A researching team at Notre Dame University published a study
in the Journal of Responsible Innovation on how Regan Brashear’s documentary Fixed: The Science/Fiction of Human Enhancement shifted the viewpoints of scientists and bioengineering researchers on the ethical and social implications of their work. The research cited how the film’s varying perspectives of disability caused viewers to reconsider “profound personal and societal questions.”
In New York’s Nassau County, over 50 matrimonial lawyers were
treated to a screening of Split, Ellen Bruno‘s short documentary on divorce, shot entirely from the perspective of children. The film received glowing reviews, with many lawyers declaring their intention to show the film to their clients and others making plans to share it more widely with child advocate attorneys and family court judges.
Greta Schiller’s The Marion Lake Story inspired several community ecological restoration projects, including the clean-up of a phragmite-overgrown wetland in Groton, Connecticut, and the creation of a rain garden by students at Timber Creek High School, a service learning school in Orlando, Florida. Wendy Doromal, a supervising teacher at Timber Creek High, wrote that the “moving story exemplifies environmental stewardship and beautifully shows how a united effort can positively impact a community.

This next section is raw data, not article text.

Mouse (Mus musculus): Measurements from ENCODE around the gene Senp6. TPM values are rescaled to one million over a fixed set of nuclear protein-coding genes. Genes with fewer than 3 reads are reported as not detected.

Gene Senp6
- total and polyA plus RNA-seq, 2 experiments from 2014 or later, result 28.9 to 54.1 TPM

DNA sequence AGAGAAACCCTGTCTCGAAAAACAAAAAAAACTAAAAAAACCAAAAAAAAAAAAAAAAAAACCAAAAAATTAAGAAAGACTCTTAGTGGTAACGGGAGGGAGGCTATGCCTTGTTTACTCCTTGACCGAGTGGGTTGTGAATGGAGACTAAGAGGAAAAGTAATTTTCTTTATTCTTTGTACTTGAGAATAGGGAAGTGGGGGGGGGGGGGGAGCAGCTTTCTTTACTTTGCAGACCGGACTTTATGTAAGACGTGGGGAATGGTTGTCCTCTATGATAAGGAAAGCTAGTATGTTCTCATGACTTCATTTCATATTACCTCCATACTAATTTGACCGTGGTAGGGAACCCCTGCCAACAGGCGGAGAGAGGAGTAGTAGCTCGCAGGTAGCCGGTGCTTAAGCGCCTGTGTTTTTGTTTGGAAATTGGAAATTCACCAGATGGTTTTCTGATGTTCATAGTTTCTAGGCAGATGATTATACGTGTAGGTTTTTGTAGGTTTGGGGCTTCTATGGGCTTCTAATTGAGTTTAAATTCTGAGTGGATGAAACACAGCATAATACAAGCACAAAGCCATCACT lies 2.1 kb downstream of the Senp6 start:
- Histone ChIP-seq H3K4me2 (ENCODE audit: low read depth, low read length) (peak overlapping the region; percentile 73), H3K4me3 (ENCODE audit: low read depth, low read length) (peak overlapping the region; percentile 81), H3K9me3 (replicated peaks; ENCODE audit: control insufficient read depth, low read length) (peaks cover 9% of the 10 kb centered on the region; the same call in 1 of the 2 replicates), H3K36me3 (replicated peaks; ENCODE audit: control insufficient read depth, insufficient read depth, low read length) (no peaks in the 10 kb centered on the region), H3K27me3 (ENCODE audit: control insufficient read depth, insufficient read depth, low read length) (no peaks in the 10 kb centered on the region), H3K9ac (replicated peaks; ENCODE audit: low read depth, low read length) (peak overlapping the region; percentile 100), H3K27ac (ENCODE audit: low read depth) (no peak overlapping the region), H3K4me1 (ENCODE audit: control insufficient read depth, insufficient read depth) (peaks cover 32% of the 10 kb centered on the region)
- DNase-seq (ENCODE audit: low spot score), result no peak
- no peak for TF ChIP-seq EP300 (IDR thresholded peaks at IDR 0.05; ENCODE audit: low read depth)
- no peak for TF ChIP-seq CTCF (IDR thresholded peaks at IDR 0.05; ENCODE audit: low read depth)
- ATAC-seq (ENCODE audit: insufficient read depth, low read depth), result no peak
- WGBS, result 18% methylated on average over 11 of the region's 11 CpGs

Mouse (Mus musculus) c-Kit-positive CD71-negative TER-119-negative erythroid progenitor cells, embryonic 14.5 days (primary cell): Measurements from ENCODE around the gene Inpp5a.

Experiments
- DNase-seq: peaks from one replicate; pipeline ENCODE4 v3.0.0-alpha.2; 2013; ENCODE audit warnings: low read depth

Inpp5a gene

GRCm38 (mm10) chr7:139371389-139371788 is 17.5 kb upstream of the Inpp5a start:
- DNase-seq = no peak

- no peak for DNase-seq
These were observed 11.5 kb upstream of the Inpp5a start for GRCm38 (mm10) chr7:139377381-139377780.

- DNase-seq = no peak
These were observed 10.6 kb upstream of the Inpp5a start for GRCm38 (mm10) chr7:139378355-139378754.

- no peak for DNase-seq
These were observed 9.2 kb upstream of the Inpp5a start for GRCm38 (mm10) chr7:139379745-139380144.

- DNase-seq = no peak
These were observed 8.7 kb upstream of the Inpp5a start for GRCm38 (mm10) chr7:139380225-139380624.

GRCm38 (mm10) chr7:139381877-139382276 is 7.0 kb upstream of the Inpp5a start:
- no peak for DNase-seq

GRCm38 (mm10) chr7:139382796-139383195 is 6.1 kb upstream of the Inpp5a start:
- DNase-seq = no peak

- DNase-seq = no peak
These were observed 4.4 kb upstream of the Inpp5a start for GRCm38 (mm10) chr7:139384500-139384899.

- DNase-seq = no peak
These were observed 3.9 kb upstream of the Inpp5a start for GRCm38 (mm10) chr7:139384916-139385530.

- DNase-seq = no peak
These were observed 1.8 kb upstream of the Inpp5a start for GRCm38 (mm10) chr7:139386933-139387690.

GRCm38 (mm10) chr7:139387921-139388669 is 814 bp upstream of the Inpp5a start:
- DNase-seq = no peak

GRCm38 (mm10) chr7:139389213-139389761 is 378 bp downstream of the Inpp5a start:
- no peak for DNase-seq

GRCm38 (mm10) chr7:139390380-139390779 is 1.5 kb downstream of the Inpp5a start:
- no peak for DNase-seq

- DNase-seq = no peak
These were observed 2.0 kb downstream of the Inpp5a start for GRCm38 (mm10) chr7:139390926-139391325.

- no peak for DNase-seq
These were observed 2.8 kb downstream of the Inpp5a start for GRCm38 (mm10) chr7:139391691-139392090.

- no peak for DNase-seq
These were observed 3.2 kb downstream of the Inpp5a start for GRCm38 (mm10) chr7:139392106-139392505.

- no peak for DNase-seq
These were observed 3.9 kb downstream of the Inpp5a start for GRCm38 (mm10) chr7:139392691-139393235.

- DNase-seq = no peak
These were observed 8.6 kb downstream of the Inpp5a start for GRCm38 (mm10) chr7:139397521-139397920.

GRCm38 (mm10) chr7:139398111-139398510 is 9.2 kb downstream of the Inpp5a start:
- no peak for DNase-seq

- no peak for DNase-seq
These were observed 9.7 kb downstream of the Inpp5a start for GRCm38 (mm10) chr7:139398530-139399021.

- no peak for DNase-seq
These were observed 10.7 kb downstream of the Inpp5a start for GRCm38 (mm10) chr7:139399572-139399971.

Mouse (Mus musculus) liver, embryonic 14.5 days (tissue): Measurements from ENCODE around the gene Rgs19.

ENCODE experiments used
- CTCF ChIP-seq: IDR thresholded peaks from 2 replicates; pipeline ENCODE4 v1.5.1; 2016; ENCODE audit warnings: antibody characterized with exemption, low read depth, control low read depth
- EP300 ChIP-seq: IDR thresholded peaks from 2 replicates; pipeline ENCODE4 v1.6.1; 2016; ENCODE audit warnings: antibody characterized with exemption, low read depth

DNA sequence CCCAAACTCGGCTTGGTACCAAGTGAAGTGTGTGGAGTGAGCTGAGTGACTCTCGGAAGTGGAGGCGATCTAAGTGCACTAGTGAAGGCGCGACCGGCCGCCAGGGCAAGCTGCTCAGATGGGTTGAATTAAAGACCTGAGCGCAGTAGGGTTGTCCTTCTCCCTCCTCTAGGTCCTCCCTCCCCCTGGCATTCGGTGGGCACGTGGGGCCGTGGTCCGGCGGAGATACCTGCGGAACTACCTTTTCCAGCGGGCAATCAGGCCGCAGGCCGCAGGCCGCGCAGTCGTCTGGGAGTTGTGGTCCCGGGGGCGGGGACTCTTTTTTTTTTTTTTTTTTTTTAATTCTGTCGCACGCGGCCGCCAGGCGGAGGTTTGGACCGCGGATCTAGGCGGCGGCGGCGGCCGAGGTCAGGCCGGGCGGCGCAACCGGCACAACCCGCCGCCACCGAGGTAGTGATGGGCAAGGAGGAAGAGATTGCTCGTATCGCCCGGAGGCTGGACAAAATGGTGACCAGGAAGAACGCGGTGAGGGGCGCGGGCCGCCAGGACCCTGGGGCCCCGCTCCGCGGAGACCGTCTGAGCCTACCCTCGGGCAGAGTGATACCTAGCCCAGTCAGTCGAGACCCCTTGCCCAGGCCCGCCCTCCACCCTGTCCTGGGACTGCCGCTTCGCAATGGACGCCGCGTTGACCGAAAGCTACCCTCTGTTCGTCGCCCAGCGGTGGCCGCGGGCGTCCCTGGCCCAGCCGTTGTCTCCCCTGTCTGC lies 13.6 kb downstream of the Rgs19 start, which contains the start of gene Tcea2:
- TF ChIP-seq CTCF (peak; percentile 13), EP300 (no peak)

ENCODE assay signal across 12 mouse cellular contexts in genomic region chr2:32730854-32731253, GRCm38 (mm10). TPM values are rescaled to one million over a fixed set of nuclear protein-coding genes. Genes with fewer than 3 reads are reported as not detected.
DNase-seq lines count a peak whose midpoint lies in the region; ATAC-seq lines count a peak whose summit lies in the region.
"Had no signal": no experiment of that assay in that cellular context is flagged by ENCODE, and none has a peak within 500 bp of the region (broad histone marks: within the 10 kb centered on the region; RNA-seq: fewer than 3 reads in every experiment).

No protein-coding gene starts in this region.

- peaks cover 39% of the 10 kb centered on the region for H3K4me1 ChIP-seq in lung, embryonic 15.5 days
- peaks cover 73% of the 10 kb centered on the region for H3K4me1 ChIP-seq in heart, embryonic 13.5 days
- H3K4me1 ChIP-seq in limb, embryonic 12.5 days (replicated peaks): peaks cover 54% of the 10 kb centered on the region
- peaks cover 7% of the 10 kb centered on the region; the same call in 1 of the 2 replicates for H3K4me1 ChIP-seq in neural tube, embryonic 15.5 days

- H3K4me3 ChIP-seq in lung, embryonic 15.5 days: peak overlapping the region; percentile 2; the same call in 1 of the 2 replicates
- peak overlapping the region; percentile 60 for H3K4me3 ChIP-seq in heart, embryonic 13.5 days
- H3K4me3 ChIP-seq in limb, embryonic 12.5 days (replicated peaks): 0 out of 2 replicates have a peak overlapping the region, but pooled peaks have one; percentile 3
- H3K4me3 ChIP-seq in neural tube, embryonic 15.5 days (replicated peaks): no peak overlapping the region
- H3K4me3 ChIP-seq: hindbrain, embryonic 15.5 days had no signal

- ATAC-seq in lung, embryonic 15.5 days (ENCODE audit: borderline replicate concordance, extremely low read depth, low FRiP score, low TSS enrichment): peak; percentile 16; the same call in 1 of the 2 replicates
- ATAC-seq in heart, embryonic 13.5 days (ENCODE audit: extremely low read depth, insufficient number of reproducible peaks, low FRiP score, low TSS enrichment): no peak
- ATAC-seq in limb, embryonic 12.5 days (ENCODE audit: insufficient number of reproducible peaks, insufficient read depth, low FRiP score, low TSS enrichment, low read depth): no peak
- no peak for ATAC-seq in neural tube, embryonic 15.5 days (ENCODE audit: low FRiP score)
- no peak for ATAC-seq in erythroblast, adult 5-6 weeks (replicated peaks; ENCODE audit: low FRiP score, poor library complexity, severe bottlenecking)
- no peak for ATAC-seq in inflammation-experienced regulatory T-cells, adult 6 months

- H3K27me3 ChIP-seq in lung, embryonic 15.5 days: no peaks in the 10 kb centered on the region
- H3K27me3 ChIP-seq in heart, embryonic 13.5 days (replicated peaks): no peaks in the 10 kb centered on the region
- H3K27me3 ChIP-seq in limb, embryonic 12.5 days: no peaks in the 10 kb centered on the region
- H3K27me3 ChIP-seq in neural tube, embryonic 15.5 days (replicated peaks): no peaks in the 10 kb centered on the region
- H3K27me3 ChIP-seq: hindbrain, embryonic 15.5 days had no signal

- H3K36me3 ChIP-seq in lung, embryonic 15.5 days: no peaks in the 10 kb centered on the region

about a cutting-edge group of Latin American social entrepreneurs, played widely across Colombia, Ecuador, and Peru as the centerpiece of the Disrupt Poverty Tour. Following screenings of the film in town centers, local youth and women were trained to design and administer digital surveys analyzing the level of women’s financial inclusion in their communities for eventual presentation to NGOs and governments.
The West Virginia Foundation for Rape and Information Services began using Debra Chasnoff‘sStraightlaced—How Gender’s Got Us All Tied Up in statewide rape crisis centers to help with its mission to prevent and address sexual violence, stalking and dating violence. The film has been instrumental in helping to create understanding around how gender norm pressures can lead to unhealthy decision-making– a key to preventing future violence.
After a screening of Tracing Roots: A Weaver’s Journey at Yale University, a student and member of the Choctaw Nation of Oklahoma told filmmaker Ellen Frankenstein how important the film was to affirming her identity: “A lot of Yale students have never been around Native Americans before and it feels strange when I’m trying to explain where I come from.”
Hospitals, medical schools, and rehab facilities across the country
held screenings of States of Grace. After a screening at the Rhode Island Hospital in Providence, the Senior Vice-President & Chief Nursing Officer wrote to filmmakers Mark Lipman and Helen Cohen, “The response for days following your presentation was nothing short of overwhelming…Many people said that they felt it could make a difference in the way we care for patients.” Others added: “You have nourished my spirit as a bedside nurse” and “Reminds us all why we became health care professionals.”
Ellen Brodsky traveled to Seoul, South Korea, with The Year We Thought About Love, her award-winning film about a LGBTQ youth theater troupe. After the screening, a young woman shyly raised her hand and said, “I have two friends who came out to me. After watching your film, I think I can now be a better friend. Thank you.